There are stretches on theGerman Autobahn where you can drive as fast as your car, the traffic, and your abilities allow. Around 70% of the Autobahn network has no speed limit (unless there is a temporary construction in place). On these stretches, the recommended speed is 130 km/h (80,8 mph).

Illustration of statistics on speed limits on German Autobahn

The fastest ever measured speed on an Autobahn under everyday conditions was 423,3 km/h (263 mph) in 2010. My fastest speed has been 245 km/h (152,2 mph). According to a study done in 2020, only 15% of all Germans have ever driven faster than 240 km/h (149 mph).

10 rules of the German Autobahn 

To make your first Autobahn experience a fun and safe one, we outline a few of the most important rules for you.

1. The left lane is only for fast drivers that take over others

Don’t ever stay on the left lane if you have space on the right lane(s) next to you. You will encounter yourself with a speeding car approaching at speeds you have never experienced before, sending down a cold shiver on your spine. Should you not move in time and therefore force the fast-approaching car to break, you might get flashed at. So either join the speed if you feel like you can control it or get out of the way.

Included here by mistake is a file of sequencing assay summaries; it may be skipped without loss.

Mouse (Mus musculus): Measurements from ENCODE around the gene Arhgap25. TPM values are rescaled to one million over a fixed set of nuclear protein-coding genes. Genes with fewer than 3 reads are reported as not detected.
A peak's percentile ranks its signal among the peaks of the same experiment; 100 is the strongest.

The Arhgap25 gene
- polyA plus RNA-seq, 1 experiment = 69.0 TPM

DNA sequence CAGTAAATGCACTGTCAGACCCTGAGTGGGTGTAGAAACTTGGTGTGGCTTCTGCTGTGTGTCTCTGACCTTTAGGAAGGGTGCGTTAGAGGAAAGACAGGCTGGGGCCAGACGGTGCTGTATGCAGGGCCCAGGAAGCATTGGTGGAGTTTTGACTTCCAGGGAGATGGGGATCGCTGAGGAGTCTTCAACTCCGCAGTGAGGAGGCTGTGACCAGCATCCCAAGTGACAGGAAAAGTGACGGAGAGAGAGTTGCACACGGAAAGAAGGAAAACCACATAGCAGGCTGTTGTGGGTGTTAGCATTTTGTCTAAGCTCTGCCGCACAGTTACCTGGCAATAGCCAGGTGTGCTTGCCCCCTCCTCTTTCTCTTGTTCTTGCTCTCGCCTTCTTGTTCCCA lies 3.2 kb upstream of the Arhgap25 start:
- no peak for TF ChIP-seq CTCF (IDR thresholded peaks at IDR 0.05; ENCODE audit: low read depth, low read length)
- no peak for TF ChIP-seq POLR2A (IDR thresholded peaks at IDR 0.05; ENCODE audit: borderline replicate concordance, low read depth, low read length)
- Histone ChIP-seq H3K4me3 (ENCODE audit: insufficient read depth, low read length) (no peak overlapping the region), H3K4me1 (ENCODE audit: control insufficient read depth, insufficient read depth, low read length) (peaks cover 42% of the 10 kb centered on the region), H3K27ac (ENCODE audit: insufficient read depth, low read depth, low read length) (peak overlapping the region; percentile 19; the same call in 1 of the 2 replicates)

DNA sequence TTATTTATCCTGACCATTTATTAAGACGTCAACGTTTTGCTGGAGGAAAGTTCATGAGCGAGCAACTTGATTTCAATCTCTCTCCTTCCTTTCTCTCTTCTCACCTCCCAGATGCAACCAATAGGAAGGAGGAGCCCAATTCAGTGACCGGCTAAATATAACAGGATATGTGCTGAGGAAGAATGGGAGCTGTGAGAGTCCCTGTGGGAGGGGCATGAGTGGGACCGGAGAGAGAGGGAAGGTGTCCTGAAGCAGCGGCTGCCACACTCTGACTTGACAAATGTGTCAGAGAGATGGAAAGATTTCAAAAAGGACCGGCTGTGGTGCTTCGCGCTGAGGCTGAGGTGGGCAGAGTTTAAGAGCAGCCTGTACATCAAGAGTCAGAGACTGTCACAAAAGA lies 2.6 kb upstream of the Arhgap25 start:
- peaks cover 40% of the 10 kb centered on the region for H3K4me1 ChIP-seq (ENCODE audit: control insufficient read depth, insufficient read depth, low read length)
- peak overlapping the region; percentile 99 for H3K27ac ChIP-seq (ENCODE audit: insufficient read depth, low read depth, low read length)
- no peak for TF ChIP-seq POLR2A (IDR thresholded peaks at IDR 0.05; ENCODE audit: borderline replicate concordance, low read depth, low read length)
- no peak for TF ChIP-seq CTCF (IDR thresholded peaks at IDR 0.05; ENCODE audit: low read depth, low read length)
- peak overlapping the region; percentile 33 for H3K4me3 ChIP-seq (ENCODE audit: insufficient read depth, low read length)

2. Don’t ever pass a slower car on the right

Even if there is space, don’t pass a slower car on the right. You are only allowed to take over via the left. 

3. Don’t bully other drivers through tailgating

Should you encounter a car glued to the left lane, don’t bully them into moving right by getting so close that you lose the minimum distance between two cars. You could get fined up to 400 euros for that. A rule of thumb for the minimum distance between two cars is ‘Abstand gleich halber Tacho’, meaning the distance should be half of the speed you are going. So if you are going 120 km/h, you should keep a distance to the car in front of 60 meters.